Writer/director Guillermo del Toro has made his name in Hollywood by telling a number of stories about strange creatures. He first got Oscar-level notice with 2006 fable Pan’s Labyrinth, and has continued to explore the mysterious and horrific in films like Pacific Rim, Crimson Peak, and the Oscar-winning The Shape of Water.
With his latest film being called Nightmare Alley, one might think it would be a continuation of his fascination with odd-looking creatures. While the film does go to some dark places, it stays rooted in the human world. It follows Stan Carlisle (Bradley Cooper), who soon after the film begins joins a traveling carnival, meeting people with whom he shares a similar mindset.
They include Molly (Rooney Mara), who can withstand electricity; ringleader Clem (Willem Dafoe), who’s not above cutting more than a few corners; and Zeena (Toni Collette), who proclaims to have mentalism powers. Stan is fascinated by it all, especially Zeena and her husband, Pete (David Straithairn). Filled with ambition, he learns all their tricks with hopes of going out on his own. Eventually his path leads him to Lilith Ritter (Cate Blanchett), a psychiatrist who promises to steer him toward rich patients who would be susceptible to believing his brand of deception.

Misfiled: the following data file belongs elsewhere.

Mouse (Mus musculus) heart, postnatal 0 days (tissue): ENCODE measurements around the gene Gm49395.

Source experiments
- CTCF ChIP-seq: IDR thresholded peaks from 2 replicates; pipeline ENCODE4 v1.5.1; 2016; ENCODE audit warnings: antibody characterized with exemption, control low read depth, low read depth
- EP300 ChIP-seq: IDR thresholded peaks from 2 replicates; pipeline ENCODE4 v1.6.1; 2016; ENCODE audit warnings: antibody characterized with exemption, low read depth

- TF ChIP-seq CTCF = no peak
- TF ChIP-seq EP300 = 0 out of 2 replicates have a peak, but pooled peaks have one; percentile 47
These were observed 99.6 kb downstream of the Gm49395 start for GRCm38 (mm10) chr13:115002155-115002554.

Lasting a mind-numbing two-and-a-half hours, the film goes on … and on … and on, giving Stan’s quest a showcase that it never seems to deserve. Stan meets plenty of interesting people along the way, but the majority of them are peripheral to the plot, as del Toro and co-writer Kim Morgan apparently deem them not worthy of deeper exploration.
Stan’s relationships with Molly and Lilith are the most significant ones in the film, but the filmmakers manage to botch both of them. His bond with Molly is supposed to be such that she’s willing to give up her own dreams in support of his, but the chemistry between the two of them is lacking. Stan and Lilith clearly have a toxic bond, but the scheme they hatch makes little sense, so its resolution holds little to no weight.
The one thing del Toro doesn’t miss on is making the film as beautiful as possible. Setting it in post-WWI, pre-WWII America, del Toro and cinematographer Dan Laustsen amp up the visuals, combining the best of modern technology and old-school Hollywood. Even when characters are grungy, they still look great. Lighting has always been a key element in del Toro films, and it plays a big part in how everything looks here.
Taking on his first starring role in three years, Cooper is interesting but he never overcomes the stultifying nature of the story. Mara, whose career once seemed so promising, only provides one note throughout. She could learn a lot from Blanchett and Colette, who are magnetic in their respective scenes. A better look at the life of Dafoe’s character would have been nice, as the actor has a weird charm few others do.
Nightmare Alley is a noir that wants to pretend it’s way more intriguing than it actually is. Guillermo del Toro has never shied away from making his films dark, but this time he forgot to make the story interesting.
Nightmare Alley opens in theaters on December 17.